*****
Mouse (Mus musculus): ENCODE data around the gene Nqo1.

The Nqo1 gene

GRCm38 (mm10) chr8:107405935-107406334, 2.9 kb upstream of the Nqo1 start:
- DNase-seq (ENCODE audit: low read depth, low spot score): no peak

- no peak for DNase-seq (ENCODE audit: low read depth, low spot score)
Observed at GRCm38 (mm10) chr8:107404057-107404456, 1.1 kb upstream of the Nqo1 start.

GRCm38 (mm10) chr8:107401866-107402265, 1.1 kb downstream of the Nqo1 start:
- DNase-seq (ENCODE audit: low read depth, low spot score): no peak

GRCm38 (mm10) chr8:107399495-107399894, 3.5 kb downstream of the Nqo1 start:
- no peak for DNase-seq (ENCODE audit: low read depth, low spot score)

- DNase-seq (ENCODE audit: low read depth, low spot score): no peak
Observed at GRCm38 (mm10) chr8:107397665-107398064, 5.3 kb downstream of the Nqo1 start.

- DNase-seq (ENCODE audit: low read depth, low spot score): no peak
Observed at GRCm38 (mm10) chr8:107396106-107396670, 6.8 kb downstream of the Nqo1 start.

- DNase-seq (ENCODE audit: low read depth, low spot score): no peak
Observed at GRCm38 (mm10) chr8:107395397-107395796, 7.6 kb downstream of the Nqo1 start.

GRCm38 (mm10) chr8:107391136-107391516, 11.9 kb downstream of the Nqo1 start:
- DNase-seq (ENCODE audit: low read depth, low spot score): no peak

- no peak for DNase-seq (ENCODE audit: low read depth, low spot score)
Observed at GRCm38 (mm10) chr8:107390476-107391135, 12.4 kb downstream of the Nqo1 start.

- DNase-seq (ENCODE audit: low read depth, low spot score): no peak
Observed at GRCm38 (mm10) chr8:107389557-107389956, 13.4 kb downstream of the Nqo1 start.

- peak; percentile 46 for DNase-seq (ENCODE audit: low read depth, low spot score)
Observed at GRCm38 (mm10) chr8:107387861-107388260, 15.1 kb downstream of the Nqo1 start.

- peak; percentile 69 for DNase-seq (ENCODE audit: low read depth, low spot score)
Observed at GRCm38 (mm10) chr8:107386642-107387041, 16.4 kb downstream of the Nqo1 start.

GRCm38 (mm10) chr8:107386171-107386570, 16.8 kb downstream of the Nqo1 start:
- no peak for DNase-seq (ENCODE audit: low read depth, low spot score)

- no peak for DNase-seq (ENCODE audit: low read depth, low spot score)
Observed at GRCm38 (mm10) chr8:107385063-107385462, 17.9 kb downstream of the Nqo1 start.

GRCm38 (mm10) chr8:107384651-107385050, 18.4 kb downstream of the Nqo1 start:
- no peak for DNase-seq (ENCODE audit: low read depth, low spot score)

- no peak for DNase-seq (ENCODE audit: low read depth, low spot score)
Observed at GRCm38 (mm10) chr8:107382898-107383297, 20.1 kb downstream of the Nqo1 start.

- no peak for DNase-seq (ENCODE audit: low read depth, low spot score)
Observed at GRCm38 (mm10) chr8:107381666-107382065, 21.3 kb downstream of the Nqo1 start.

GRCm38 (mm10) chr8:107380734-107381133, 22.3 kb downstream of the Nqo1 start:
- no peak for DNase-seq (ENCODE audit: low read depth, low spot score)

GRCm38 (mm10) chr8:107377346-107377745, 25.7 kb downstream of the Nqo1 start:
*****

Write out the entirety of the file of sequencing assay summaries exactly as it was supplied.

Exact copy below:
Mouse (Mus musculus): ENCODE data around the gene Nqo1.

The Nqo1 gene

GRCm38 (mm10) chr8:107405935-107406334, 2.9 kb upstream of the Nqo1 start:
- DNase-seq (ENCODE audit: low read depth, low spot score): no peak

- no peak for DNase-seq (ENCODE audit: low read depth, low spot score)
Observed at GRCm38 (mm10) chr8:107404057-107404456, 1.1 kb upstream of the Nqo1 start.

GRCm38 (mm10) chr8:107401866-107402265, 1.1 kb downstream of the Nqo1 start:
- DNase-seq (ENCODE audit: low read depth, low spot score): no peak

GRCm38 (mm10) chr8:107399495-107399894, 3.5 kb downstream of the Nqo1 start:
- no peak for DNase-seq (ENCODE audit: low read depth, low spot score)

- DNase-seq (ENCODE audit: low read depth, low spot score): no peak
Observed at GRCm38 (mm10) chr8:107397665-107398064, 5.3 kb downstream of the Nqo1 start.

- DNase-seq (ENCODE audit: low read depth, low spot score): no peak
Observed at GRCm38 (mm10) chr8:107396106-107396670, 6.8 kb downstream of the Nqo1 start.

- DNase-seq (ENCODE audit: low read depth, low spot score): no peak
Observed at GRCm38 (mm10) chr8:107395397-107395796, 7.6 kb downstream of the Nqo1 start.

GRCm38 (mm10) chr8:107391136-107391516, 11.9 kb downstream of the Nqo1 start:
- DNase-seq (ENCODE audit: low read depth, low spot score): no peak

- no peak for DNase-seq (ENCODE audit: low read depth, low spot score)
Observed at GRCm38 (mm10) chr8:107390476-107391135, 12.4 kb downstream of the Nqo1 start.

- DNase-seq (ENCODE audit: low read depth, low spot score): no peak
Observed at GRCm38 (mm10) chr8:107389557-107389956, 13.4 kb downstream of the Nqo1 start.

- peak; percentile 46 for DNase-seq (ENCODE audit: low read depth, low spot score)
Observed at GRCm38 (mm10) chr8:107387861-107388260, 15.1 kb downstream of the Nqo1 start.

- peak; percentile 69 for DNase-seq (ENCODE audit: low read depth, low spot score)
Observed at GRCm38 (mm10) chr8:107386642-107387041, 16.4 kb downstream of the Nqo1 start.

GRCm38 (mm10) chr8:107386171-107386570, 16.8 kb downstream of the Nqo1 start:
- no peak for DNase-seq (ENCODE audit: low read depth, low spot score)

- no peak for DNase-seq (ENCODE audit: low read depth, low spot score)
Observed at GRCm38 (mm10) chr8:107385063-107385462, 17.9 kb downstream of the Nqo1 start.

GRCm38 (mm10) chr8:107384651-107385050, 18.4 kb downstream of the Nqo1 start:
- no peak for DNase-seq (ENCODE audit: low read depth, low spot score)

- no peak for DNase-seq (ENCODE audit: low read depth, low spot score)
Observed at GRCm38 (mm10) chr8:107382898-107383297, 20.1 kb downstream of the Nqo1 start.

- no peak for DNase-seq (ENCODE audit: low read depth, low spot score)
Observed at GRCm38 (mm10) chr8:107381666-107382065, 21.3 kb downstream of the Nqo1 start.

GRCm38 (mm10) chr8:107380734-107381133, 22.3 kb downstream of the Nqo1 start:
- no peak for DNase-seq (ENCODE audit: low read depth, low spot score)

GRCm38 (mm10) chr8:107377346-107377745, 25.7 kb downstream of the Nqo1 start: